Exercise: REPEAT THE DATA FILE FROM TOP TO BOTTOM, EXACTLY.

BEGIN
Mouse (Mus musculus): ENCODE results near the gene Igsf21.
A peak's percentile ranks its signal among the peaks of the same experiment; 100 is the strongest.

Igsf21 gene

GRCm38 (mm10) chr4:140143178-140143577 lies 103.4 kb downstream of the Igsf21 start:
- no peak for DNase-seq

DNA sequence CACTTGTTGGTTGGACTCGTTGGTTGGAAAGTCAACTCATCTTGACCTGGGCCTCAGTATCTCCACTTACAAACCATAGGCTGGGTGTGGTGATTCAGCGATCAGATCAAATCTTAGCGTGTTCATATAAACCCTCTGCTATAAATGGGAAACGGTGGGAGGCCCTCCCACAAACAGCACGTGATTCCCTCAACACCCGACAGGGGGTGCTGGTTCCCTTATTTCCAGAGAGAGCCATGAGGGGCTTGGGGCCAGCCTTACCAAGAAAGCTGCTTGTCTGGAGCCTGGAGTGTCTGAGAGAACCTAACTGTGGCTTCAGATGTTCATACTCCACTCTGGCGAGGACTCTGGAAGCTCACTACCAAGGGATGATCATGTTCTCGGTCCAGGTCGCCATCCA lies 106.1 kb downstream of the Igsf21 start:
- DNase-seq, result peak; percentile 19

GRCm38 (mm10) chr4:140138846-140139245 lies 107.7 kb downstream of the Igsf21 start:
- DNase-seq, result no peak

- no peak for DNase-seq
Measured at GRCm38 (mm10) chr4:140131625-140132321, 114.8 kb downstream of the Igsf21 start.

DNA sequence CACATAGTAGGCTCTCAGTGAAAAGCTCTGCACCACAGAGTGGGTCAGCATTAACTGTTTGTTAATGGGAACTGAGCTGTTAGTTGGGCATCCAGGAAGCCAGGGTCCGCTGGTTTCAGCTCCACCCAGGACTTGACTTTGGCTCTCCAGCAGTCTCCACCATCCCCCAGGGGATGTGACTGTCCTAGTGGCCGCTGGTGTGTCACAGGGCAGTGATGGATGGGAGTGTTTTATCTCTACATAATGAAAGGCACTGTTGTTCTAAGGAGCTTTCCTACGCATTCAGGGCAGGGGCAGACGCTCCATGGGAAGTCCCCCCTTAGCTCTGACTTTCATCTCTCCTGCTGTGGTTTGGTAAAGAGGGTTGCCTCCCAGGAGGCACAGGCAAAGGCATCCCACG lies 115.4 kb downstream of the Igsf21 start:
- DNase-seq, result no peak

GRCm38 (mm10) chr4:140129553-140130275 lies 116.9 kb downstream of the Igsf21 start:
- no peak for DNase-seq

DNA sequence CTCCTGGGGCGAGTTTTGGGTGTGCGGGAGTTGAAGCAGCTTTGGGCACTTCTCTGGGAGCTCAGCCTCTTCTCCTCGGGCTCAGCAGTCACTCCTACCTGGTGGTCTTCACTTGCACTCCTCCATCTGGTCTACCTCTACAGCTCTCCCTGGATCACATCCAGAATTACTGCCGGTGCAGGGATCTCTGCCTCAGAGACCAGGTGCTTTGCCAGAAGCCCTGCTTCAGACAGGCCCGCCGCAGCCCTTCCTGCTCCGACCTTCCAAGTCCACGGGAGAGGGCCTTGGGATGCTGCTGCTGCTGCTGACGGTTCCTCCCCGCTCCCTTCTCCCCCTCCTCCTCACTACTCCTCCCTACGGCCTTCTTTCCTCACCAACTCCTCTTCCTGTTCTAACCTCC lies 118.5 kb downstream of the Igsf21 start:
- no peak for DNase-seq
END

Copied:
Mouse (Mus musculus): ENCODE results near the gene Igsf21.
A peak's percentile ranks its signal among the peaks of the same experiment; 100 is the strongest.

Igsf21 gene

GRCm38 (mm10) chr4:140143178-140143577 lies 103.4 kb downstream of the Igsf21 start:
- no peak for DNase-seq

DNA sequence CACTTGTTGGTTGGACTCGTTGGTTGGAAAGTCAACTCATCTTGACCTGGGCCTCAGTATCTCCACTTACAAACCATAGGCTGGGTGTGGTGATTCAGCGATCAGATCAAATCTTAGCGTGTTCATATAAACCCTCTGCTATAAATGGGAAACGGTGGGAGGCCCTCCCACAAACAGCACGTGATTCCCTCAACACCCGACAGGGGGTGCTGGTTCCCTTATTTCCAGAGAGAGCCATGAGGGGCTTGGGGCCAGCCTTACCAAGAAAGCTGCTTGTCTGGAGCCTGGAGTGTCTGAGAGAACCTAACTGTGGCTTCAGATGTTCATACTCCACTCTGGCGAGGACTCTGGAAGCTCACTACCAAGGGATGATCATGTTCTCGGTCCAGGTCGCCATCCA lies 106.1 kb downstream of the Igsf21 start:
- DNase-seq, result peak; percentile 19

GRCm38 (mm10) chr4:140138846-140139245 lies 107.7 kb downstream of the Igsf21 start:
- DNase-seq, result no peak

- no peak for DNase-seq
Measured at GRCm38 (mm10) chr4:140131625-140132321, 114.8 kb downstream of the Igsf21 start.

DNA sequence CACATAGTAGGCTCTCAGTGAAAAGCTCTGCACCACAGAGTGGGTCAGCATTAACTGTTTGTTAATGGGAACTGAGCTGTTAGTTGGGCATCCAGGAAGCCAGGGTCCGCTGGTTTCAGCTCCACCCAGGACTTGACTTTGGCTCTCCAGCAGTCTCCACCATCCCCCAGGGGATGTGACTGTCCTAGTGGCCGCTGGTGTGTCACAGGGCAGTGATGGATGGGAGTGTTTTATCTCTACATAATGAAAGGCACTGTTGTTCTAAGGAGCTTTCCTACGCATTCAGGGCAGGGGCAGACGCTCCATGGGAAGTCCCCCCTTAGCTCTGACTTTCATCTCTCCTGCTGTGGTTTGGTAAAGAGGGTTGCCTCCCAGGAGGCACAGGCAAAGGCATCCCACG lies 115.4 kb downstream of the Igsf21 start:
- DNase-seq, result no peak

GRCm38 (mm10) chr4:140129553-140130275 lies 116.9 kb downstream of the Igsf21 start:
- no peak for DNase-seq

DNA sequence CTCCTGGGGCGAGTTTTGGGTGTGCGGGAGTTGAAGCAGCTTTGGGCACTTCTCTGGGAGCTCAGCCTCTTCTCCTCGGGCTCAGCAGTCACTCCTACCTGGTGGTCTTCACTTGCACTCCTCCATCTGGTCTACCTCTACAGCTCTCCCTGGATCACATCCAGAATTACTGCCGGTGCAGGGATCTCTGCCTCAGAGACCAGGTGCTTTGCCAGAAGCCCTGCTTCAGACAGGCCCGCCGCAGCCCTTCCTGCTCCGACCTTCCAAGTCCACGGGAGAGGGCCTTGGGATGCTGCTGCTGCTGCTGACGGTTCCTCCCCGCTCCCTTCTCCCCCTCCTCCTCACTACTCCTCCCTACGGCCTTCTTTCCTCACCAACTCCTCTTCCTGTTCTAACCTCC lies 118.5 kb downstream of the Igsf21 start:
- no peak for DNase-seq